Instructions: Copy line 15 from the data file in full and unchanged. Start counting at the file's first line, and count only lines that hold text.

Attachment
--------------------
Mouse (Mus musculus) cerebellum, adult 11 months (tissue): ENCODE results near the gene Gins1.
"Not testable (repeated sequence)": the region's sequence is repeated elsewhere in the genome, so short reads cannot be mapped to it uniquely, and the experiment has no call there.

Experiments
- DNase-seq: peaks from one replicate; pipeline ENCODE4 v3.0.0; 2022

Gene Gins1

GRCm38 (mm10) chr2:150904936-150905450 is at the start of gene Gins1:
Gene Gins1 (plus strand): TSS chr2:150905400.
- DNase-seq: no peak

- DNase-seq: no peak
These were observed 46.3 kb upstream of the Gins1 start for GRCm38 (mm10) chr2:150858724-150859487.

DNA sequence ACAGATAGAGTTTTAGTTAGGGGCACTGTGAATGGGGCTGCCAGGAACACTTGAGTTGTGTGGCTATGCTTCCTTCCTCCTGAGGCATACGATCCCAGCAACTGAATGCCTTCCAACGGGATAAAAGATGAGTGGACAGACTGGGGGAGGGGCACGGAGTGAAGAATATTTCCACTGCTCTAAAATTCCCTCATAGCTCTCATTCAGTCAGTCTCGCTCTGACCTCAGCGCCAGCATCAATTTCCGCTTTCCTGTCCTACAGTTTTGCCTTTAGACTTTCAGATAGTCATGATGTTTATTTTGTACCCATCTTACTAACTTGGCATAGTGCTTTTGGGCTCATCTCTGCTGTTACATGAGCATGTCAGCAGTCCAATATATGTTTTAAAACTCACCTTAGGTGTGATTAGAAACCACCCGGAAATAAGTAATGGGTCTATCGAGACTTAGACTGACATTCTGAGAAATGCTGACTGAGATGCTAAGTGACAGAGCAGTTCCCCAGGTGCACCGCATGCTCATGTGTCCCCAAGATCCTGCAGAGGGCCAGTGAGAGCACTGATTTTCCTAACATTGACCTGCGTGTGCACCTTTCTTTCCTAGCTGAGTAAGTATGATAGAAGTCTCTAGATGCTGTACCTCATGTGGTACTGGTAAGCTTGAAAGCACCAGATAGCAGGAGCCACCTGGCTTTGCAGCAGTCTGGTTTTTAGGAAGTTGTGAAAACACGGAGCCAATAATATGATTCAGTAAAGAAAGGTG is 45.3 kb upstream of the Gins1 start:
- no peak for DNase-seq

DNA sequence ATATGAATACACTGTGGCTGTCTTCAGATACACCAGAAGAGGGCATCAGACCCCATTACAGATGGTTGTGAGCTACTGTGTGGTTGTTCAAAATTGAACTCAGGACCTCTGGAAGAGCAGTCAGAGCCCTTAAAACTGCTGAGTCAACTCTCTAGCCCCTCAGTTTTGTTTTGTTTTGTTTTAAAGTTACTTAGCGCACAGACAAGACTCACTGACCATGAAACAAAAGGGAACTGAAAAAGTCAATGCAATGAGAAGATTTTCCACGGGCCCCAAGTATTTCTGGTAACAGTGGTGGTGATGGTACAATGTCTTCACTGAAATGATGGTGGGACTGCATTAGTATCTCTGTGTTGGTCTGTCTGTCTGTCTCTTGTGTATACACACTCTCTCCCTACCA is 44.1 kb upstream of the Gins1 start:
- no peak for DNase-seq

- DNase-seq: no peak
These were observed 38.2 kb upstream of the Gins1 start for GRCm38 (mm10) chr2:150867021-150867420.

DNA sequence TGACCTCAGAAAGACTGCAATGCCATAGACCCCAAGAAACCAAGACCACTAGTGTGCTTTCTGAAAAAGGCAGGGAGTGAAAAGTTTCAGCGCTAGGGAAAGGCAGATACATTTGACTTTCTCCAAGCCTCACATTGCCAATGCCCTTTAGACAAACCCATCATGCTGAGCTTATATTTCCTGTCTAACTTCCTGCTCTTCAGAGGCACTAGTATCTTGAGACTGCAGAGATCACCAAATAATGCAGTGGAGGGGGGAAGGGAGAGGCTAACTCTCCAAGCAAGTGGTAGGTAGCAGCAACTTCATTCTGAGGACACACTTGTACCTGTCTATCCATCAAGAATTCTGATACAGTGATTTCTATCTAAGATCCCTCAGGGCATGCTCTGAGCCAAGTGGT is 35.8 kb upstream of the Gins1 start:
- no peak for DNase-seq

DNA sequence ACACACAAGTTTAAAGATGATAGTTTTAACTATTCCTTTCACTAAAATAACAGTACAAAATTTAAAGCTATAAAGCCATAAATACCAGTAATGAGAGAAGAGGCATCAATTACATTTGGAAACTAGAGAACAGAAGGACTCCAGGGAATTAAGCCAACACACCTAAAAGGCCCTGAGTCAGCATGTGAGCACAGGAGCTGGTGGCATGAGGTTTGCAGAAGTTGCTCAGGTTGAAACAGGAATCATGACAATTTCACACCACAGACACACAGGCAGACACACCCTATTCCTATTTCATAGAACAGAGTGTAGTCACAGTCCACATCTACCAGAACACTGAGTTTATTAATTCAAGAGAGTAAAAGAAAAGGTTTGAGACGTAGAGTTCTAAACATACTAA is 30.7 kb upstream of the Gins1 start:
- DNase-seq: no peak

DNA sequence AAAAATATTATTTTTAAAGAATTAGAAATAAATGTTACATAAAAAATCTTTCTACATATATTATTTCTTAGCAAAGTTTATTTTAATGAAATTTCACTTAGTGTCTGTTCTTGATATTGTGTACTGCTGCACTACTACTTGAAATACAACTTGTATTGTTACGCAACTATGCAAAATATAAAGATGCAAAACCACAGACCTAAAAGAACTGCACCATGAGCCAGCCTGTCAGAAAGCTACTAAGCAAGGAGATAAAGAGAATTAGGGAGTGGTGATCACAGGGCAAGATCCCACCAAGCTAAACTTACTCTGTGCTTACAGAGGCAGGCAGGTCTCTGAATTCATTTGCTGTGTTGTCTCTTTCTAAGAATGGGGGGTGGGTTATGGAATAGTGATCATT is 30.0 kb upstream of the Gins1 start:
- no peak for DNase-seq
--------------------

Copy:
- DNase-seq: no peak